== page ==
January 16, 2021

A proposal for better login credential security

This is a technique I’ve come up with, intended to be an improvement on the norm, and on multifactor authentication. It is both more secure and more convenient. I’m hoping somebody will either find a serious flaw, or if there is none, make it a reality.

**Features:**

* Every password is one-use-only – a hacker can never impersonate a service to steal credentials and immediately use them to impersonate the user.
* Passwords are necessarily unique to each service – so password breaches are not so useful to hackers
* The service must also prove its identity to the user – to avoid phishing
* Does not use biometrics – because they are easy to steal, and difficult for the owner to change once stolen
* Does not require revealing anything personal like an address or state-issued ID, that could then be used to impersonate the owner
* Does not rely on having possession of a particular object/device – this device can be lost, stolen, damaged, causing the owner to lose all his accounts.
* There is no need to store passwords somewhere like a password manager – avoiding several extra security risks.
* Master-passwords don’t need to be very long or high entropy. There are only a couple of easy-to-remember ones which are shared across the user’s digital life. All transmitted data, all logins, are nonetheless high entropy.
* It can be done as a browser plugin – this way it is at least as convenient as a conventional login. It can also be done using an air-gapped memoryless calculator – this way you never have to enter your passwords into any computer, or write them down anywhere but that device.
* There is necessarily a standardised waiting time after a failed login, to avoid brute-force attacks.
* Any attack (phishing or otherwise) is identified immediately and an alert can be sent. It can be figured out what information the attacker knew.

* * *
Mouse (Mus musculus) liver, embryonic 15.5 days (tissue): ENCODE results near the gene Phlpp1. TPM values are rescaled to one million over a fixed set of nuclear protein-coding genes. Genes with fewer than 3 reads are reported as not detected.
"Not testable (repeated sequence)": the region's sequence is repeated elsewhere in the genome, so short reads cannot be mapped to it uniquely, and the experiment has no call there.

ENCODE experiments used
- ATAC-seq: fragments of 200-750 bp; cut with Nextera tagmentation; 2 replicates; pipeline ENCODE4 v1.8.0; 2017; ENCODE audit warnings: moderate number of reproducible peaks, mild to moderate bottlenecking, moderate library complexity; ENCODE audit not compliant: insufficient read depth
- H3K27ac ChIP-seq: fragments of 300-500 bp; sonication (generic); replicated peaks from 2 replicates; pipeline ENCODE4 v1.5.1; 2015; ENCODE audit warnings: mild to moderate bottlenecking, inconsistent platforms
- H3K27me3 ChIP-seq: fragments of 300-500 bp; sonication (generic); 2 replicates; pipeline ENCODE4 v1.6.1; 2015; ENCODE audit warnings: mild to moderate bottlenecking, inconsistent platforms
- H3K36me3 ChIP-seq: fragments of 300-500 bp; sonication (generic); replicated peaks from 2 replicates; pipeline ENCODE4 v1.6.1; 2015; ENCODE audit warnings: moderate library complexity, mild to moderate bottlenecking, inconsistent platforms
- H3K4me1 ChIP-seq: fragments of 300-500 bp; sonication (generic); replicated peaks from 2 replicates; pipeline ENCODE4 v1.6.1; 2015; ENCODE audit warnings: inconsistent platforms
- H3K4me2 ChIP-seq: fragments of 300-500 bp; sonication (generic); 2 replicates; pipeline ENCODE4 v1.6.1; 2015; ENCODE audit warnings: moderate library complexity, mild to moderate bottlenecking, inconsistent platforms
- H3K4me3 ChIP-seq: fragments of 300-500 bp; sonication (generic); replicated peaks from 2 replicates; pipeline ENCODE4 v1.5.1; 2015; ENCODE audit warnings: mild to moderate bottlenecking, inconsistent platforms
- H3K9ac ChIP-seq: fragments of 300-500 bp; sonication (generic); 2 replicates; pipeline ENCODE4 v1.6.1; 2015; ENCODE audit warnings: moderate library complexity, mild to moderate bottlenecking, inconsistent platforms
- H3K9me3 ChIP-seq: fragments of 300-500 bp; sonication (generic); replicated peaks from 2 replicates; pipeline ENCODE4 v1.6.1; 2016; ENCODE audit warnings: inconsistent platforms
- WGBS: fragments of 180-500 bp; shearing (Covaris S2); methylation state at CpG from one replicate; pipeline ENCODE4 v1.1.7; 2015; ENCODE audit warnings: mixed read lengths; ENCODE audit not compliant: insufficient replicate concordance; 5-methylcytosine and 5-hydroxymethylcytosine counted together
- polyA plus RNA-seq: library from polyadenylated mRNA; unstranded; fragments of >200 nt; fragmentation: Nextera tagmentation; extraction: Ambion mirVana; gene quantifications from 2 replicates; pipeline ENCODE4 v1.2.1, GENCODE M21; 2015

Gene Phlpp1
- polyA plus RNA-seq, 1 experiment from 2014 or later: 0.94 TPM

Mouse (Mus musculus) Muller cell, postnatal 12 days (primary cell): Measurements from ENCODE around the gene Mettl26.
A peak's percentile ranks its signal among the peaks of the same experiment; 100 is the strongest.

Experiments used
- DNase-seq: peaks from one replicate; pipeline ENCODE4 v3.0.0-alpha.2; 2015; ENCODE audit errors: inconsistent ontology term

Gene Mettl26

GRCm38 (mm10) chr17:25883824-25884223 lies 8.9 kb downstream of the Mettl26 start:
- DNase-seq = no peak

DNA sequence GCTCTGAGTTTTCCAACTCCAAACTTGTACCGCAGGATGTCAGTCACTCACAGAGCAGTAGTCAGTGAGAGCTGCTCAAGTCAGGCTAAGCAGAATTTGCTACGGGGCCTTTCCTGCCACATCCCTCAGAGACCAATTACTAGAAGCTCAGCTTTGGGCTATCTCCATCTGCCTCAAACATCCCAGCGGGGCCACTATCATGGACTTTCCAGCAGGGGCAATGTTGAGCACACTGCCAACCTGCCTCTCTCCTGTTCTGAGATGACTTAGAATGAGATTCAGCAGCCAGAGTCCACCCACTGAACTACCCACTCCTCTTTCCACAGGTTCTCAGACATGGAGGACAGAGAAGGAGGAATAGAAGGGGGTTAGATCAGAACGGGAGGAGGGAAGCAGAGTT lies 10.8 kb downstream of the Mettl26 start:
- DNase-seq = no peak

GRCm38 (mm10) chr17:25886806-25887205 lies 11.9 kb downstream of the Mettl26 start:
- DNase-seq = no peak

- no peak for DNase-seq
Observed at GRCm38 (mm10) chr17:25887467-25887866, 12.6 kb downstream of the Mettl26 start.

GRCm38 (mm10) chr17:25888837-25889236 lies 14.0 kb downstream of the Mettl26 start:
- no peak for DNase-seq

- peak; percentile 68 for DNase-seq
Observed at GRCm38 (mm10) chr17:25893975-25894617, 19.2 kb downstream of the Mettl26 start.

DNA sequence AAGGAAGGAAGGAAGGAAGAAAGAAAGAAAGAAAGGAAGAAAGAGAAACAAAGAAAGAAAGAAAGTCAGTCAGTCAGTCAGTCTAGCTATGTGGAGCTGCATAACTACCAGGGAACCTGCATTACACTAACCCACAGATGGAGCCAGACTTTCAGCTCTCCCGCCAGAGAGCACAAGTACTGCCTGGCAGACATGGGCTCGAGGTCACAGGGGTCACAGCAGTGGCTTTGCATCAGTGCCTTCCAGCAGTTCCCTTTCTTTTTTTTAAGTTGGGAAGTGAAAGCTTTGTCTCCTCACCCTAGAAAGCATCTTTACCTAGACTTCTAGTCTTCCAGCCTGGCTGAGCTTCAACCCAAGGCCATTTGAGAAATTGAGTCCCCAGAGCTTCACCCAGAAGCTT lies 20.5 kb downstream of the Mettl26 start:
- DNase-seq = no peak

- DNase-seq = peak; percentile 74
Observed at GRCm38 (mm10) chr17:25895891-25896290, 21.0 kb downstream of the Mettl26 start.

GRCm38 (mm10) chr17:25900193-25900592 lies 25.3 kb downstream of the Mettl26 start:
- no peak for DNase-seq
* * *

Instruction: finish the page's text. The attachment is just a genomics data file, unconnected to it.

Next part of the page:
So this system has many features no existing system I’ve heard of has. In combination they make it perfectly secure.

**How it works:**

Cryptography usually uses some kind of hashing function, where it is easy to perform the calculation but difficult to reverse it. The analogy is mixing paint. Given two paint colours, it’s easy to figure out what colour is produced by mixing them. But given the mixed colour, it’s difficult to find out either component colour. I’ll use notation AxB=C for the forward function, where multiplication is easy, but the reverse function – given C find A or B – is difficult.

Here the user has two master passwords, PA and PB, which are the same for all services. He also has a device which performs the calculation AxB, to generate new temporary passwords. The calculator can be built into the browser, the OS, on the command-line, or on an air-gapped device.

Signing up to a service:
The user provides the service a username and his two login passwords: PA x serviceID, PB x serviceID.

**Login process:**

1. The user provides his username
2. The service provides: PA x serviceID x date.
3. The user checks this against his own calculation of PA x serviceID x date
4. If correct, the user provides PB x serviceID x date
5. The service checks this is correct.
Then the login is complete.

This is as convenient as a conventional login process – assuming the calculator is built into the browser. Just enter your master passwrods and the browser will do the rest. But if the calculator is air-gapped, this technique has perfect security.

**More details:**

So the “something you have” and “something you are” are not required. If you’re a fan of two or three factor authentication you can incorporate them into this system. The login process can also be tweaked to force the user to check that the service’s login is valid.

serviceID can be just the company name, or some other word which is the same for every user of the service, and shown on the login form. It can also be unique unique to each user, defined by either the user or the service (the service can remind the user of his serviceID)

The date could also be any unique or pseudo-random number. It could be displayed on the login form, to avoid timezone problems. Anyway the same date (and therefore the same login) can never be reused. Probably the date is rounded to 5min intervals, to the user has to wait 5min after each failed login attempt.

The user’s passwords can be quite simple. High entropy is added to the login during the calculation. And if somehow hacked the passwords are easily changed.

This technique is easy to implement. A single browser or OS, and a single website/service could unilaterally start using this system. Or the details could be strictly defined as an internet standard.

There is no obstacle, political or technical. We could have perfect security, married with perfect convenience, today.

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